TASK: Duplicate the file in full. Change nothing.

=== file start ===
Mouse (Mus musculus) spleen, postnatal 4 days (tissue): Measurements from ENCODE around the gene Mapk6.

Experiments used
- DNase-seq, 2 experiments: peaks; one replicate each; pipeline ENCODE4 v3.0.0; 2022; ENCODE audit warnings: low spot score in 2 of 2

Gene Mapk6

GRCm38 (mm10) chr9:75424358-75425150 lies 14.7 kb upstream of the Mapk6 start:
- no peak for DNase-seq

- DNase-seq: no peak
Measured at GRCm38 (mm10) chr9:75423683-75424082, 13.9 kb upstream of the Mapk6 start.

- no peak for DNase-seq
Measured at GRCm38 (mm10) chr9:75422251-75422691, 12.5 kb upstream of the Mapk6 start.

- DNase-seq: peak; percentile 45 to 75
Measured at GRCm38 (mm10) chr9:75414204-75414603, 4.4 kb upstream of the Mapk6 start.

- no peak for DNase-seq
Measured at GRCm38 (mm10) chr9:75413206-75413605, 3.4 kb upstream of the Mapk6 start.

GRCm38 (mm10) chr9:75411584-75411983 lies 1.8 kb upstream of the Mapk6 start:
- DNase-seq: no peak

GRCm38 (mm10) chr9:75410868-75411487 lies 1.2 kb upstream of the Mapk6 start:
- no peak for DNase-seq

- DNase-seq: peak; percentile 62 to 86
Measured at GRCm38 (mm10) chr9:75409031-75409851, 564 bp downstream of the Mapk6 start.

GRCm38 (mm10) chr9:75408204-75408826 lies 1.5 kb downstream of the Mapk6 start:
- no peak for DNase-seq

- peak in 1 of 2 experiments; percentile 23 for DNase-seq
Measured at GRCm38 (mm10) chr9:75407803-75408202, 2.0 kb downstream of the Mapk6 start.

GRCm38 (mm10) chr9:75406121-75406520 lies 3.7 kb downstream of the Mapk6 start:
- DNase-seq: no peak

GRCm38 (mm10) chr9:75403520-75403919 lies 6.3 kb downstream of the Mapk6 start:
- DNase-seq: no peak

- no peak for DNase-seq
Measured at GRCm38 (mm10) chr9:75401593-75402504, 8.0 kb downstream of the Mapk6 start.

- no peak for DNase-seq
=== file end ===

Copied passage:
Mouse (Mus musculus) spleen, postnatal 4 days (tissue): Measurements from ENCODE around the gene Mapk6.

Experiments used
- DNase-seq, 2 experiments: peaks; one replicate each; pipeline ENCODE4 v3.0.0; 2022; ENCODE audit warnings: low spot score in 2 of 2

Gene Mapk6

GRCm38 (mm10) chr9:75424358-75425150 lies 14.7 kb upstream of the Mapk6 start:
- no peak for DNase-seq

- DNase-seq: no peak
Measured at GRCm38 (mm10) chr9:75423683-75424082, 13.9 kb upstream of the Mapk6 start.

- no peak for DNase-seq
Measured at GRCm38 (mm10) chr9:75422251-75422691, 12.5 kb upstream of the Mapk6 start.

- DNase-seq: peak; percentile 45 to 75
Measured at GRCm38 (mm10) chr9:75414204-75414603, 4.4 kb upstream of the Mapk6 start.

- no peak for DNase-seq
Measured at GRCm38 (mm10) chr9:75413206-75413605, 3.4 kb upstream of the Mapk6 start.

GRCm38 (mm10) chr9:75411584-75411983 lies 1.8 kb upstream of the Mapk6 start:
- DNase-seq: no peak

GRCm38 (mm10) chr9:75410868-75411487 lies 1.2 kb upstream of the Mapk6 start:
- no peak for DNase-seq

- DNase-seq: peak; percentile 62 to 86
Measured at GRCm38 (mm10) chr9:75409031-75409851, 564 bp downstream of the Mapk6 start.

GRCm38 (mm10) chr9:75408204-75408826 lies 1.5 kb downstream of the Mapk6 start:
- no peak for DNase-seq

- peak in 1 of 2 experiments; percentile 23 for DNase-seq
Measured at GRCm38 (mm10) chr9:75407803-75408202, 2.0 kb downstream of the Mapk6 start.

GRCm38 (mm10) chr9:75406121-75406520 lies 3.7 kb downstream of the Mapk6 start:
- DNase-seq: no peak

GRCm38 (mm10) chr9:75403520-75403919 lies 6.3 kb downstream of the Mapk6 start:
- DNase-seq: no peak

- no peak for DNase-seq
Measured at GRCm38 (mm10) chr9:75401593-75402504, 8.0 kb downstream of the Mapk6 start.

- no peak for DNase-seq